You have got a new job! Well done. Now, don’t spoil it all by making a hash of your exit from where you are now. I know, you are excited. It’s hard to stay focused on the old gig, when everything is “oh so cool” about the new one.
But remember, the “old gig” was the “new gig” not so long ago, and how you behave on your way out will affect your brand, your references and your future employability. Trust me on that.
It’s true that often you get shown the door as soon as you resign. Also true, some employers behave appallingly to exiting staff. But no matter. You be the better person, leaving with every loose end tied up and your head held high.
These 15 rules of resignation will give you the road map to do just that:
- Give fair notice. Sure, your offer letter of 5 years ago says you need only give 2 weeks notice. But you were a trainee then and now a team leader. You know you will cause your employer huge issues if you leave at such short notice. Don’t do it. Provide enough time for them to get their business covered. It’s the professional thing to do.
- Do the deed gracefully. The actual resignation, I mean. Plan how you will do it. Set a formal meeting. Be polite. Accentuate the positives. Be firm, but humble. Show appreciation. Thank your boss.
- Don’t blab. To everyone else, I mean. Either before you resign or after. Until your boss agrees a communication plan. In my experience, 90% of “resignees” fail right here. Just have to tell everyone about “my great new job.” It’s selfish. Destructive. You need to be collaborative in helping convey the message at the right time, in the right way, to the right people.
- Offer to train a replacement. And mean it. And do it. Well.
- Smooth handover of clients and candidates. Cooperate in a handover of your current orders, your clients and your hot talent. If you are leaving those clients for good, it’s the right thing to do by them, as well as by your employer who gave you the chance to build those relationships in the first place. But even if you plan to work with those clients somewhere else, they don’t belong to you, so do the ethical thing and brief a successor. Then, when the time is right, restraints honoured, compete like hell!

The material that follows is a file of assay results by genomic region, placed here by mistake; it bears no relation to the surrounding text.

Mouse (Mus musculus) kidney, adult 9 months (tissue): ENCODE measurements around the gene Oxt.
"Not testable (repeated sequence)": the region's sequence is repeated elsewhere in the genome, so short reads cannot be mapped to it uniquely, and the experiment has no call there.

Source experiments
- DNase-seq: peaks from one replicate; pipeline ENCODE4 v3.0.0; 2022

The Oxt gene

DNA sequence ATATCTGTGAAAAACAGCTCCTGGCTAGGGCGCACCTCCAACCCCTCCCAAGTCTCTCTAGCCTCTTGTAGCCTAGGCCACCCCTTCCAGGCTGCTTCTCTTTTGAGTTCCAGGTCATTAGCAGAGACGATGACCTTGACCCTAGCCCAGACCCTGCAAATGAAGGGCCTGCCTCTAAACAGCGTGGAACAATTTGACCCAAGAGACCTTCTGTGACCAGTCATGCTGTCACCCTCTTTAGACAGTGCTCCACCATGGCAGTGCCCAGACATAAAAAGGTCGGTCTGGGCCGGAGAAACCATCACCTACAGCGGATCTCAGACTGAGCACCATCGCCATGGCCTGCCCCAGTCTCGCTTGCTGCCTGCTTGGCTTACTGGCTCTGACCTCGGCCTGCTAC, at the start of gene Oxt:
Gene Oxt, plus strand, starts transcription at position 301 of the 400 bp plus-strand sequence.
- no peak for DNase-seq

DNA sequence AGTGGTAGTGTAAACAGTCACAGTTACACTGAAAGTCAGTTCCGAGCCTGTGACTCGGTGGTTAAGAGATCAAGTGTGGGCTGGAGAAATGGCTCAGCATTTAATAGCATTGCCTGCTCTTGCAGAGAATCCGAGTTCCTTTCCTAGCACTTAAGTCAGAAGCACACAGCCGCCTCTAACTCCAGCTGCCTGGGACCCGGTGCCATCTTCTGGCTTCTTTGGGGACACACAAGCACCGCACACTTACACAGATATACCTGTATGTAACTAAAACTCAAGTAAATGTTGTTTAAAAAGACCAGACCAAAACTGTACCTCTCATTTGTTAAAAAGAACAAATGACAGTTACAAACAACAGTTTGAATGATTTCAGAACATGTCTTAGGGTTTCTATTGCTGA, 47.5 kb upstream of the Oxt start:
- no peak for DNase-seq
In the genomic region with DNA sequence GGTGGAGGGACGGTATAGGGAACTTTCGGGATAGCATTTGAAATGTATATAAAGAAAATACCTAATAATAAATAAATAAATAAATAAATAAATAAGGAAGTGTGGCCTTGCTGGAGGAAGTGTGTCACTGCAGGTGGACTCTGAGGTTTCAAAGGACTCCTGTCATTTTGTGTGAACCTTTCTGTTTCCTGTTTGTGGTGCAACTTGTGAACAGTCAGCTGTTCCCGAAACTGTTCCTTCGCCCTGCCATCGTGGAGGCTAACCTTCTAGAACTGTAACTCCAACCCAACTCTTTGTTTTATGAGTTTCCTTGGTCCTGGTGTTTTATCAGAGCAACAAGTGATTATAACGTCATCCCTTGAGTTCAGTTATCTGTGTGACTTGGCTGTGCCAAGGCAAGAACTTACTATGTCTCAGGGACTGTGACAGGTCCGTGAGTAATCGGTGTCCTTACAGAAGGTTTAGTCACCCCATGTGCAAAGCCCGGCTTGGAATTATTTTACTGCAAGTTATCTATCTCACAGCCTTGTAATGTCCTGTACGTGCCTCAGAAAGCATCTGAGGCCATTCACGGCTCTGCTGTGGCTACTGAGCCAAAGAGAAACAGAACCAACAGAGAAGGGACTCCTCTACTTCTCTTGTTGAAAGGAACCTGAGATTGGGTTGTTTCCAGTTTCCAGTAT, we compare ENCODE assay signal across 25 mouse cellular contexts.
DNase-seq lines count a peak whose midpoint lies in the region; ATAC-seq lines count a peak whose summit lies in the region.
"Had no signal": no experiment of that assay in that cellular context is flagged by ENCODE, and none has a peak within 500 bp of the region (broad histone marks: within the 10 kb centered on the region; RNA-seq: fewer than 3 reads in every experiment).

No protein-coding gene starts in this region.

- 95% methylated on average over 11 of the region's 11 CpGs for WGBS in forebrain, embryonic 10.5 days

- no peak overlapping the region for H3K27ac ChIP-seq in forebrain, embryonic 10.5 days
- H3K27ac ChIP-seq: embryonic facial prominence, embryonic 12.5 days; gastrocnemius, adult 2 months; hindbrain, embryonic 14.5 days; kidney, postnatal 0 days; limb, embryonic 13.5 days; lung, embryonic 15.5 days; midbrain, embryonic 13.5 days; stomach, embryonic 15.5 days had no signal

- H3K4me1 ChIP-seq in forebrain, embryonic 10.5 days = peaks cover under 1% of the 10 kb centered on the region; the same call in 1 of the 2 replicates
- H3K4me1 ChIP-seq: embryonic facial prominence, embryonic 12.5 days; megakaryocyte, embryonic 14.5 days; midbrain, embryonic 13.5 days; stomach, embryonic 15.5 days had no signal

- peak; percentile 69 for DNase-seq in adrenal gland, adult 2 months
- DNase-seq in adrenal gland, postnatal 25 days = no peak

- Share the inside stuff. You know what I mean. The little nuggets. Like your computer password. Or which contact within a client really makes the decisions. Or special fee arrangements you have in place.
- Don’t destabilise. Resist the temptation to vent, to criticise, to undermine and to pour negativity like a trail of dog-poo around the office, “because you know better and you are leaving.” It’s not a good look, and it makes you seem ridiculous. Really.
- Don’t slack off. This is critical. If you “go walkabout,” start being lazy, come in late, avoid your admin and generally make it clear you have “checked out,” everyone will see that and everyone who counts will remember it. Forever. And that is going to hurt you one day. Count on it.
- Take no cheap shots. At your boss. Your colleagues. The business. Anything. It’s weak. And petty. And very
- The exit interview. Cooperate. Don’t be a wiseacre by refusing to participate. Be thoughtful and constructive. Resist the temptation to preach or criticise.
- Don’t flirt with counter-offer discussions if you have no intentions of staying. Pursuing that conversation just so you can enjoy having your ego stroked is just not nice.
- Wrap it up. Close as many of your working orders and other projects as you can. I had a woman once who left the business with her record-ever quarter. She left with her head held high, and we paid her bonus gladly. 12 months later when her new job turned out to be a dud, we hired her back.
- When you are on your way out, thank everyone who helped you on your way up. It will mean a lot to them if you do, and they will remember it if you don’t. And not in a good way.
- Say goodbye properly to everybody. Personally, not by email from your phone when you are out the door. Shake hands. Offer kisses. Swap contact details. Keep doors open.
- Stay an ambassador after you have gone. Don’t deride your former company or colleagues. Amazing how many people do that. It’s such an unpleasant trait. Never reflects well on you. Never. Ever. So why do it?
Having run and owned businesses for 25 years, I guess I have been on the receiving end of a huge number of resignations. And it stuns me how destructive to themselves some people can be. Petty and vindictive. Or just lazy and sloppy. And yet, so many times, six months later, when their dream job did not turn out so well, they want to come back. Or they need a reference. Hmmm…
I have hired back literally dozens of ex-employees who behaved impeccably on the way out. In those cases the door is always open. But many more have sullied their exit, behaving appallingly and burning customers and colleagues along the way.
And to them, the door is closed, forever.
Don’t be a jerk. Resign with grace.
This post originally appeared on The Savage Truth.
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